About

The E-sound studio has grown out of the Dutch Record Company (DURECO) studio’s that was in full operation between 1973 and 1999. From 1999 through 2012 the E-sound Studio has been the musical home of many musicians and projects. In 2012 it was however decided to rebuild the studio into a new building (that was luckily located down the street). Although the main recording facilities in the new studio have been operational since 2014, the studio will open in full glory with all its vintage equipment returned by May 2016.

During the rebuilding great care was taken to ensure that the studio maintains its vintage feel, the goal was not to create a sterile recording environment but to create a warm and welcoming place to bring out the most of musicians. To create this environment many of the original facets of the old studio were physically transferred to the new one; so when you come into the studio you will be walking on the same carpet and using the same microphones as thousands of great artists have done before you. At the same time however, the rebuilding has provided the opportunity to bolster the vintage aspects of the studio with the best that modern music technology has to offer.

In short: at the E-sound studios you can expect a large recording environment for your entire band with a warm vintage feel laced with the flexibility that modern technology offers.

Layout

The core of the studio consists of three rooms: the Recording Room, the Reverb Room and the Control Room.

The Recording Room

This room is where the brunt of the musical magic happens. With a formidable size of 150m2 the recording room has space enough for even large bands to record simultaneously. The room has been designed to have a pleasant reverb time of around 300ms in which the early reflections are randomized by use of wooden panels that were custom built to not cause any standing wave patterns or flutters. In non-tech terms: this means that a recording technician can safely create any setup with regards to where musicians and their instruments are located without the fear of having certain parts of the room sound different compared to others. No matter where a mic is placed; it sounds uniform and balanced (if you are a bass player and reading this, this doesnt automatically make your performance uniform and balanced, so you still need to practice!). Talking about bass players: in this room there is also a seperate cabin which is great for placing Bass instruments in to isolate those lows from the rest of your mics. There are also many acoustic panels that can be used to block sound from drifting into all your microhones

The Reverb Room

It is often said that in modern music the most critical instrument in a mix is the drums; if the drums sound great most listeners will experience your song as sounding professional. The big difficulty with getting a great sounding drum recording is the fact that it is very difficult to get a good sounding room. And the fact of the matter is that in nearly all styles of music the room sound is critical for the quality; even if you are the worlds best drummer with the worlds best drum kit, if you record it in your bedroom the performance will sound dull and lifeless (this is of course assuming you are not filthy rich and have a large, great sounding bedroom).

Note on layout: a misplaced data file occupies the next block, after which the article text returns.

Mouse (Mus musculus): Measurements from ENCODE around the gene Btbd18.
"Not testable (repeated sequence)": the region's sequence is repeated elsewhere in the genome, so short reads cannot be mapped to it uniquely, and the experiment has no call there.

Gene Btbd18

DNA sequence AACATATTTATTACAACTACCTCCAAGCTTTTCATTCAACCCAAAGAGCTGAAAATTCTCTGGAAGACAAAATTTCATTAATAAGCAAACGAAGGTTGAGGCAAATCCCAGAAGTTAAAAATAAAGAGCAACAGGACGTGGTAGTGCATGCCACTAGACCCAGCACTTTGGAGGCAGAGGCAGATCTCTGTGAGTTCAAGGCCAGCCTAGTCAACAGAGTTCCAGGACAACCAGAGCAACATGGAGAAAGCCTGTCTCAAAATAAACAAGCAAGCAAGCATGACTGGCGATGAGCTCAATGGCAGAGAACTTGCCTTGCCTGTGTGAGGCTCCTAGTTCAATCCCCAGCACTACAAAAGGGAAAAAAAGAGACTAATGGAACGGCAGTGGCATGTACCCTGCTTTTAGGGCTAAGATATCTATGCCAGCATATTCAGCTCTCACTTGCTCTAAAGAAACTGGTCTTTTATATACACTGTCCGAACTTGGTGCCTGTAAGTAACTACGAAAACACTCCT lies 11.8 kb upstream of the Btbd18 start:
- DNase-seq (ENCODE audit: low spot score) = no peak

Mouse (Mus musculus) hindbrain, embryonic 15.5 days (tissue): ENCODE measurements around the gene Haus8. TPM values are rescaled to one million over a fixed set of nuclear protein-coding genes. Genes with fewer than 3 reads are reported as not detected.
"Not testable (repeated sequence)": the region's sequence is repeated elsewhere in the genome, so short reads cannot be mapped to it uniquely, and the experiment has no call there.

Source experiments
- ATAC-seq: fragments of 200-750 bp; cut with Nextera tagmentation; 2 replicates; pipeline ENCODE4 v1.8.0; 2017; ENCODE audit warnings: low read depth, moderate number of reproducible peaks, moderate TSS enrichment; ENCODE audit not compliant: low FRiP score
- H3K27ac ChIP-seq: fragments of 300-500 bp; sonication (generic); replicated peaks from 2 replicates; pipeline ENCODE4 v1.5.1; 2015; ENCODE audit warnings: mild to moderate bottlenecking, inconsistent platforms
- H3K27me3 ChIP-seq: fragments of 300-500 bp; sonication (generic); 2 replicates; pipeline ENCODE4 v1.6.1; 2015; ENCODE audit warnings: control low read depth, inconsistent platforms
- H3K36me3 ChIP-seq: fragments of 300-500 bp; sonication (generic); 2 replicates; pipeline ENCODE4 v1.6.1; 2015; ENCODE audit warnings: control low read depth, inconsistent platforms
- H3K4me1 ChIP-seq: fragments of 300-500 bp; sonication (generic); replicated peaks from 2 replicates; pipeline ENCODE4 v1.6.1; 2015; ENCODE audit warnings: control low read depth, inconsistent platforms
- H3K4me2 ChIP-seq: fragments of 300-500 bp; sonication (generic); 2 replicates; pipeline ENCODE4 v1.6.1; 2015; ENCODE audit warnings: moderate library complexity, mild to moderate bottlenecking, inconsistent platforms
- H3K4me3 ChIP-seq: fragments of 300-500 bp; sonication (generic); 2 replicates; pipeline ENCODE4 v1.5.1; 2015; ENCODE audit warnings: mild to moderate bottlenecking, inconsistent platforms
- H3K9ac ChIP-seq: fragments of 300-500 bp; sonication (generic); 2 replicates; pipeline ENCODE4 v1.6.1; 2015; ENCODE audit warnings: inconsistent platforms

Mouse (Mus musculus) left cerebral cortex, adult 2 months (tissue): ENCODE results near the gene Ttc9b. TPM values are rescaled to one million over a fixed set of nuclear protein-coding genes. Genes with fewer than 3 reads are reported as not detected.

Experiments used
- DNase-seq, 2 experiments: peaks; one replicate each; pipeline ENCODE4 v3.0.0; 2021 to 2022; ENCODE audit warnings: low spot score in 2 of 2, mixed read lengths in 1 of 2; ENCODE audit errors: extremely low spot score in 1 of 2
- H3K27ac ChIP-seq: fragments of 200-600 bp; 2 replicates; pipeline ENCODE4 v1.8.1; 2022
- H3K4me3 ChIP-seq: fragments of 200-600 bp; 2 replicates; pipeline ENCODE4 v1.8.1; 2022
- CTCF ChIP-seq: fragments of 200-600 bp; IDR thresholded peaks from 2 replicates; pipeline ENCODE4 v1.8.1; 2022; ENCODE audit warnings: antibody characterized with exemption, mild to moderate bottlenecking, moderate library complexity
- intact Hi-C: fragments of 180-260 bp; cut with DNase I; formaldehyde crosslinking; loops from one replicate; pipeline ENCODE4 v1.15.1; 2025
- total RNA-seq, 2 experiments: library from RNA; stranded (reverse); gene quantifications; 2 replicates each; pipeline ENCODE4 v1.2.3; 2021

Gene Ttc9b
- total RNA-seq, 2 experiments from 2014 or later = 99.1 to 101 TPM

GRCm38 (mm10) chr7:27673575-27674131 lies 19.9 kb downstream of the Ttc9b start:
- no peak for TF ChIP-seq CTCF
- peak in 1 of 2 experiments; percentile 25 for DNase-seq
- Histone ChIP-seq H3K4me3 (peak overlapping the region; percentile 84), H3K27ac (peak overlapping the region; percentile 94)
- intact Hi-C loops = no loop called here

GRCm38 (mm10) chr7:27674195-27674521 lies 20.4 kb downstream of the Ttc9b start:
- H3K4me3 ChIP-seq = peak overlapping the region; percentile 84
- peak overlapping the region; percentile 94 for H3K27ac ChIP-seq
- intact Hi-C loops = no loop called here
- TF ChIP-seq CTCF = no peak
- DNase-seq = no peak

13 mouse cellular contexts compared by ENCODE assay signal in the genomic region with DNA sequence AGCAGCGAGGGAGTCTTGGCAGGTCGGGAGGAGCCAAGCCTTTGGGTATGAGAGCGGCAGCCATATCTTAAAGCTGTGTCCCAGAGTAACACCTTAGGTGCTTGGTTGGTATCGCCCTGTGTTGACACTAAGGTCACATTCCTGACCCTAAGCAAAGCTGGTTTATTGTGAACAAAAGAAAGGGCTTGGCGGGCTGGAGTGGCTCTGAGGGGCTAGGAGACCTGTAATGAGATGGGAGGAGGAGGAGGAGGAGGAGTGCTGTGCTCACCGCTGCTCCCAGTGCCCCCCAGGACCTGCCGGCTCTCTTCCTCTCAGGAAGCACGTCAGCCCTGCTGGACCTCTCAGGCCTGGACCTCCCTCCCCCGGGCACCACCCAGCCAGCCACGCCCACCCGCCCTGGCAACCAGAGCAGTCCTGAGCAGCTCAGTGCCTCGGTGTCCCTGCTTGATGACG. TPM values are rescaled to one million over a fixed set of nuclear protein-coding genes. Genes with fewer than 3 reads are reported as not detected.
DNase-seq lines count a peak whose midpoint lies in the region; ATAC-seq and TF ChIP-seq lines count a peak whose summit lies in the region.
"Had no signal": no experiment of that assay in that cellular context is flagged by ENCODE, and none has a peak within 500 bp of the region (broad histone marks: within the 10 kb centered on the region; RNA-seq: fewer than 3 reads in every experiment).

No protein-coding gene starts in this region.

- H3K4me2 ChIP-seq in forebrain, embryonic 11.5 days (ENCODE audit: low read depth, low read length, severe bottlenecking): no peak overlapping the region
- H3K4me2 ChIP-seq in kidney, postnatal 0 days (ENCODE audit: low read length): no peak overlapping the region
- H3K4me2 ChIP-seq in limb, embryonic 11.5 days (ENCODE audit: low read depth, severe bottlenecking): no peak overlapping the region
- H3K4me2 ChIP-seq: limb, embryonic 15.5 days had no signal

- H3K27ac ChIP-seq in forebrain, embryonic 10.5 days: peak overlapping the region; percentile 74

In the Reverb Room there are 14 large wooden panels that have one side that is very reflective (for sound, so you will have to make sure your hair looks great before you enter the room), and one side that is very absorptive. These panels can be moved to create reverb times between 200 and 1000 ms. In layman terms: this means you can choose a sound anywhere between a normal sized bedroom and a large storage hall. Using these panels you can make sure you get some great early reflections and reverb to make your recordings come to live and sound like an actual performance rather than a cheap sample pack.

Apart from drums the reverb room is great for any performance that benefits from some ‘wetness’ with regards to reverb, strings, brass and choirs sound great in the room for example.

The Control Room

This is the nerve centre of the technical aspect of recording. Within this 47m2 nerve centre the most central and critical piece of equipment is the CADAC E-Type Quadraphonic Analogue Sound Desk. One of the last of it’s kind, this 40 channel mixer will make many sound technicians drool, and rightfully so, as it is considered by many to be one of the best sounding desks ever made in the world (and no, this is not even an exaggeration). We have entered the digital age quite a few years back now, so of course the studio is equipped with state of the art A/D-D/A converters from Digidesign that will make sure your performances are very cleanly converted into digital format so that you can make full benefit of all the flexibility that digital audio has to offer. If you prefer to use analogue equipment; the studio has a large collection of classic outboard gear that can easily be patched during your recording or mixdown (for example, 2 channels of 1176’s and LA4’s are typical compressors that many people love to use).